I wasn’t there, but I suspect that people like Goodenough, who worked with the military (was a drill sergeant apparently) just got hit by a tidal wave of cultural change and moved off of people’s radars. But I think there are probably other reasons as well — like a lack of computing power which stymied the development of their work. What’s more, the program that a lot of ethnoscientists were pushing required a lot of training and a lot of specialization — something that was not easy to disseminate. In fact, it may have been something that Murdockians wanted themselves. The picture Stephen Murray paints in his wonderful, concise article “The Dissolution of Classical Ethnoscience” is of a bunch of people who looked at a future laboring away at very small bits of cultural taxonomy and said “no thanks, I’d rather be a generalist”.

It’s worth noting the Goodenough himself was hardly a white room ethnographer. He wrote a massive book on applied anthropology. His book on Micronesian cosmology is straight-up, old-school ethnography. At the end of the day, people might have realized that once they could achieve their aspirations for science, they didn’t actually want to. I feel that this is what happened with the Manchester school of the J. Clyde Mitchell variety: given the option to do social network analysis, very few of them actually decided to go there. To this extent, anthropology is not a pre-paradigmatic discipline in the Kuhnian, it it post-paradigmatic.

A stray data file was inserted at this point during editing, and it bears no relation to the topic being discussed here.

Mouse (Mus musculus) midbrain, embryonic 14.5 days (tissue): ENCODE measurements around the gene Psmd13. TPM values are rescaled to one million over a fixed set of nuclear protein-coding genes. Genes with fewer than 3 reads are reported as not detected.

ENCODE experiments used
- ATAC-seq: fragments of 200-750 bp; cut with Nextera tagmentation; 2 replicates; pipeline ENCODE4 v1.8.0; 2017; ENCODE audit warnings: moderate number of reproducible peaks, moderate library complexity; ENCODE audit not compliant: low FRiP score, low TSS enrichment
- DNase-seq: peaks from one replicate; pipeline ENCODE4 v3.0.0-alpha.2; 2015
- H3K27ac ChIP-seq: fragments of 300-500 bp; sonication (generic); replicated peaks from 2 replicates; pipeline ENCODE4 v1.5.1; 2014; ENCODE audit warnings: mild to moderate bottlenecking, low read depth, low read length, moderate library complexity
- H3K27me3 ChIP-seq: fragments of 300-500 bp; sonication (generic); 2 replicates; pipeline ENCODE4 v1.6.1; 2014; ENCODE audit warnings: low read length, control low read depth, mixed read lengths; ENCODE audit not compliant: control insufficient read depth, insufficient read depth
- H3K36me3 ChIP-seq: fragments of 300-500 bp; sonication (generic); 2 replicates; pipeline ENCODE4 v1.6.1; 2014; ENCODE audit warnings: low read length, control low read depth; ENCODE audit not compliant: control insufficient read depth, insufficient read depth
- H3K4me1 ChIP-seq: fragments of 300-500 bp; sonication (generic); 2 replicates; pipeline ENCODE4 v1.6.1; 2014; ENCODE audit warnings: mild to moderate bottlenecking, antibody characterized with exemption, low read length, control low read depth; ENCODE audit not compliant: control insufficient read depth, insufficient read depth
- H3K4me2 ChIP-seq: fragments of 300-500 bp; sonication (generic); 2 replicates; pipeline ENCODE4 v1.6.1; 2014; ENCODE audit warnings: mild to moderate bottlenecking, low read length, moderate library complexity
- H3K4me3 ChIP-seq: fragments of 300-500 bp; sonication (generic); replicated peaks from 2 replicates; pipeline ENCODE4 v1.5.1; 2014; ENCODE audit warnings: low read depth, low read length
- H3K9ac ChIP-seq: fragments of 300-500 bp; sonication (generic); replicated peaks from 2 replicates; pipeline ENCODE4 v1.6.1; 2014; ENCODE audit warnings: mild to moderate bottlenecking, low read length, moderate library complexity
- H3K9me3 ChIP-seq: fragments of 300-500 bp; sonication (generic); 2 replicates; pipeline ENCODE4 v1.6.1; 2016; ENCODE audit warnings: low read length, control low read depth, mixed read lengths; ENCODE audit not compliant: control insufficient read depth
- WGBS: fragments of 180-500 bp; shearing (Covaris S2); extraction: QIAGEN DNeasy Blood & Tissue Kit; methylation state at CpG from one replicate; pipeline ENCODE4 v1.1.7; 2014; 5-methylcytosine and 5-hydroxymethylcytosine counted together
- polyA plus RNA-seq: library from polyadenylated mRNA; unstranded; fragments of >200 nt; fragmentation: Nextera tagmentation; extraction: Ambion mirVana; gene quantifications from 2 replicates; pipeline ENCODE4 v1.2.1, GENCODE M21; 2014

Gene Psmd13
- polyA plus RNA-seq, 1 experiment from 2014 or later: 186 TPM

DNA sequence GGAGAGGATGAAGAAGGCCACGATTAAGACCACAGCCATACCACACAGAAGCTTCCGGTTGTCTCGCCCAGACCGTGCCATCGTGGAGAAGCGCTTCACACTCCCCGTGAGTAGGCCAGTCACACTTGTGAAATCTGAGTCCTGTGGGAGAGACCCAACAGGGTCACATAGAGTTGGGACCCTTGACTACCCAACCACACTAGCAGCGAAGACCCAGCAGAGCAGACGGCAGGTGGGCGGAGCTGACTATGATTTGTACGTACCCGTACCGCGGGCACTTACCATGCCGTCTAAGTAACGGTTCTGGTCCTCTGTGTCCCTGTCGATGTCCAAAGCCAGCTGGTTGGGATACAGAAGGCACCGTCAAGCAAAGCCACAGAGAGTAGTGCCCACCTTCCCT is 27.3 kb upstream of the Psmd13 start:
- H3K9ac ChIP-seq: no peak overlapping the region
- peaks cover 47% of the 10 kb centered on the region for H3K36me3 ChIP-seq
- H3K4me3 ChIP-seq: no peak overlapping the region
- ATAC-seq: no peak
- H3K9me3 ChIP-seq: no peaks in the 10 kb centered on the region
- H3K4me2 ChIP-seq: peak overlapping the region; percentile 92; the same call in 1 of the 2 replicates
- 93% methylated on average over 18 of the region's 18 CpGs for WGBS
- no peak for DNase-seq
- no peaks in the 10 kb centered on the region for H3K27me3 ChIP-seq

There is more to say about Goodenough — that culture is not like phonemes (which apparently are not like phonemes in the 1950s) so componential analysis is theoretically problematic, that he reduced shared meaning to internal cognition, and other critiques of his work — but he deserves to be remembered for the solid, intelligent work he did, and for the movement that he did (or didn’t) spearhead. It’s only by returning to the past that we can see some possible options for our future. And if anyone wrote work that is relevant to the future of anthropology today, it is Ward Goodenough.